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Plutocrats United: The Impact of Citizens United Isn’t Simply About Corruption… It’s About Political Equality

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In recent years, few Supreme Court decisions have been as controversial – or as consequential – as the ruling in Citizens United v. Federal Election Commission in 2010, in which the 5-4 majority held that the First Amendment rights of organizations such as corporations, labor unions, and other associations were violated by provisions of the McCain-Feingold Act from 2002 which regulated their political spending and activities.

According to Richard Hasen, Chancellor’s Professor of Law and Political Science at the University of California, Irvine, and the writer behind the venerable Election Law Blog, this decision was as unprecedented as it was unnecessary.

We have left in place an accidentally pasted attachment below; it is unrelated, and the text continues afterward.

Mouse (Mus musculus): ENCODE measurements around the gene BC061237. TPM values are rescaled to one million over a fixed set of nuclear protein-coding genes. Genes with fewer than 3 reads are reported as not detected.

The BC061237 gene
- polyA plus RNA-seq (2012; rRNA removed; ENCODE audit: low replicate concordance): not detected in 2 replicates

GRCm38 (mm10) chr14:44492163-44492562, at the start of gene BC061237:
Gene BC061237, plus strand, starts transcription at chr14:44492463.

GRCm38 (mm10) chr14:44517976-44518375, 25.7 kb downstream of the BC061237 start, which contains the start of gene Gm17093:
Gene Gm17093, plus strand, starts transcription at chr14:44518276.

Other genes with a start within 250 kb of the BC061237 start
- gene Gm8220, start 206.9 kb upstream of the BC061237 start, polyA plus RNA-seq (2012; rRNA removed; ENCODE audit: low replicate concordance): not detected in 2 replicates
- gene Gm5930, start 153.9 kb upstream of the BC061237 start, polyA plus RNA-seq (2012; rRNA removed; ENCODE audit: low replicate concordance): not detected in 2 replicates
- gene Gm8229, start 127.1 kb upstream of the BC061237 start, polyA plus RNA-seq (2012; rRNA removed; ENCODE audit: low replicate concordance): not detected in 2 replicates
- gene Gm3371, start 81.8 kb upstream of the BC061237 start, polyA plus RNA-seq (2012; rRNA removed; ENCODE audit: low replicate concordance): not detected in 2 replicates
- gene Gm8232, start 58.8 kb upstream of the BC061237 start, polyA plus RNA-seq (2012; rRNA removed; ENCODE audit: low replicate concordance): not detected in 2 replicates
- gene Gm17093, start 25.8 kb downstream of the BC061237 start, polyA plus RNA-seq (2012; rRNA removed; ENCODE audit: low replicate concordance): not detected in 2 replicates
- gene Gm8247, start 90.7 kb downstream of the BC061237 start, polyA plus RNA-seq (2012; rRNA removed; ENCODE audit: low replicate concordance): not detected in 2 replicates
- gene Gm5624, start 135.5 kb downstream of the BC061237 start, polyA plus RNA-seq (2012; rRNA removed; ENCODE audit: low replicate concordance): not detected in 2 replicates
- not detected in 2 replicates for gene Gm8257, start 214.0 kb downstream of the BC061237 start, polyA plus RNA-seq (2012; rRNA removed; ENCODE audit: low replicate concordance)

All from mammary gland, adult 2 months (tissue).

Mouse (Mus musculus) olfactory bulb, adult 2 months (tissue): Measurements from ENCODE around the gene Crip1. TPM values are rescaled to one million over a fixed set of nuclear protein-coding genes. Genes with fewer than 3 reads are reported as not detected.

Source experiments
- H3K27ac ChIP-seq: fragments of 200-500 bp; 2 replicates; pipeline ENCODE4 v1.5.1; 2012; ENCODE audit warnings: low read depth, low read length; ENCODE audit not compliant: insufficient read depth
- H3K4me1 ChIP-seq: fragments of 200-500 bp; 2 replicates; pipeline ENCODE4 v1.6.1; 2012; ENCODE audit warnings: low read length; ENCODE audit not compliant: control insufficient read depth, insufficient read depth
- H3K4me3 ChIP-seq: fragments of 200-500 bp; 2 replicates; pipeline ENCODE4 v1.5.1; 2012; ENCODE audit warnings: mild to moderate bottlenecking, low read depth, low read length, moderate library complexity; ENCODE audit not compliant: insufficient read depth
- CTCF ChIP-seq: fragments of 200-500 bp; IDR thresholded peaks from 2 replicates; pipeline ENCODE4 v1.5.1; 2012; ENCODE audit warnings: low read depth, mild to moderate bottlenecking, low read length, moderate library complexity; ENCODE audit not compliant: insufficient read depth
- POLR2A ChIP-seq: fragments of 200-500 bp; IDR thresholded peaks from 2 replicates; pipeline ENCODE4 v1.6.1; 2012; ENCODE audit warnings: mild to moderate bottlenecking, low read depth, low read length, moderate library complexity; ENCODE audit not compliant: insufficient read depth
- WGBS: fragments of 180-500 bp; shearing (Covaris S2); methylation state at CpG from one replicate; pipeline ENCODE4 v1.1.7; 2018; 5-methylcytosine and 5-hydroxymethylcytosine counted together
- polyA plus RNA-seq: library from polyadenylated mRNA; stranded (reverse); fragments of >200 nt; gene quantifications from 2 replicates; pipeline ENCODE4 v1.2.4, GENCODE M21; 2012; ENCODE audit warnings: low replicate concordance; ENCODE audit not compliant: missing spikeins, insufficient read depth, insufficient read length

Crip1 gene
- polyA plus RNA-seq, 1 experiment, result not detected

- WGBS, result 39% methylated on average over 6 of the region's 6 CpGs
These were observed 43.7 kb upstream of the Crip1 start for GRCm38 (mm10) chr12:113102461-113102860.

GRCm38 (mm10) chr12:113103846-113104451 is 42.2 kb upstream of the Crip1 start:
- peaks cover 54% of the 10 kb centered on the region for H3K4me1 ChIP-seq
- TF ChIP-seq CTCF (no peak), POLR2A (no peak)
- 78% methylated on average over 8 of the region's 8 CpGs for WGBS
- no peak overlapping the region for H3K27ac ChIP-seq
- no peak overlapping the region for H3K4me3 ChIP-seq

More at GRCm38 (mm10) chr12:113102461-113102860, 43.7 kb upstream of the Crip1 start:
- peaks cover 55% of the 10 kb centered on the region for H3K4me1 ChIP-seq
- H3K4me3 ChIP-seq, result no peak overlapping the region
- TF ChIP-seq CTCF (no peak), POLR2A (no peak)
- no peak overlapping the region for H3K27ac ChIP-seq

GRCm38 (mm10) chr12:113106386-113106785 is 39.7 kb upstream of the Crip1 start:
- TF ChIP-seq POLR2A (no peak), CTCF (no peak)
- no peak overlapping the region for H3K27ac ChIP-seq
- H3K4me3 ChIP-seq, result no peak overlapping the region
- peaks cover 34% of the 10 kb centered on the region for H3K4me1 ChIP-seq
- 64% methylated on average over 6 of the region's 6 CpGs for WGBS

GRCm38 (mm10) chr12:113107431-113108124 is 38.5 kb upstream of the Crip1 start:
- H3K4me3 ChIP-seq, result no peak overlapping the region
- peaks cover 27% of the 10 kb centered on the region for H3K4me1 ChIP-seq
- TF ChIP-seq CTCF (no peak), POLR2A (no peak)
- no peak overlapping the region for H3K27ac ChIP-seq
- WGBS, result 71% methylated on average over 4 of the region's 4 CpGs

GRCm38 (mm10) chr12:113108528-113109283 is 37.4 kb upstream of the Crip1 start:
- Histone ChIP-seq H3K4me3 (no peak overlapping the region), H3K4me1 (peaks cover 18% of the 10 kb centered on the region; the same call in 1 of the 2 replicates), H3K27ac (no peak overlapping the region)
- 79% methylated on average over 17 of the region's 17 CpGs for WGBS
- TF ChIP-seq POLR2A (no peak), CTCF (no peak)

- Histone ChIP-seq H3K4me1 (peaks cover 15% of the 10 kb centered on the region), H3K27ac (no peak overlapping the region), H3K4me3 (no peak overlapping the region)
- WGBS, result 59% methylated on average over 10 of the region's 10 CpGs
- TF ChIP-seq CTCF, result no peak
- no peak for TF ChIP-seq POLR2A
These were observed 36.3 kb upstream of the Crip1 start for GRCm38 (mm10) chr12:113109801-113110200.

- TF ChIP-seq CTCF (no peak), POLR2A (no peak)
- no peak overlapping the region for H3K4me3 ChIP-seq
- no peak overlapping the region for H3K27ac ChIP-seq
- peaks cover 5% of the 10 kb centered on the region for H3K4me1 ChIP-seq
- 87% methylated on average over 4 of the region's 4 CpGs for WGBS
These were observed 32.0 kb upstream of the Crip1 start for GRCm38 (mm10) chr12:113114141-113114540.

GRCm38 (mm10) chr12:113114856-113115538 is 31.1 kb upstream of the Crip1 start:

In an interview for IVN to discuss his latest book, Plutocrats United: Campaign Money, the Supreme Court, and the Distortion of American Elections, Hasen stated that the ruling not only overturned previous decisions by the court, but that the court had other options to resolve the plaintiff’s concerns.

In his description of the oft forgotten origins of the case, Hasen recounts how the court had several ways to address the complaint of the nonprofit group, Citizens United, which – in violation of a provision in McCain-Feingold – wanted to air a documentary critical of presidential candidate Hillary Clinton within 30 days of a primary election.

Hasen writes:

[T]he Court could have interpreted the McCain-Feingold law to apply only to short ads, not to ninety-minute movies. It could have said that Citizens United in showing this movie was really engaged in press activities, and thus entitled to the “press exemption” to spending rules. It could have said that even though Citizens United took a little bit of for-profit corporate money, it was still entitled to the exemption the Court had recognized for non-profit “MCFL corporations” in the 1980s.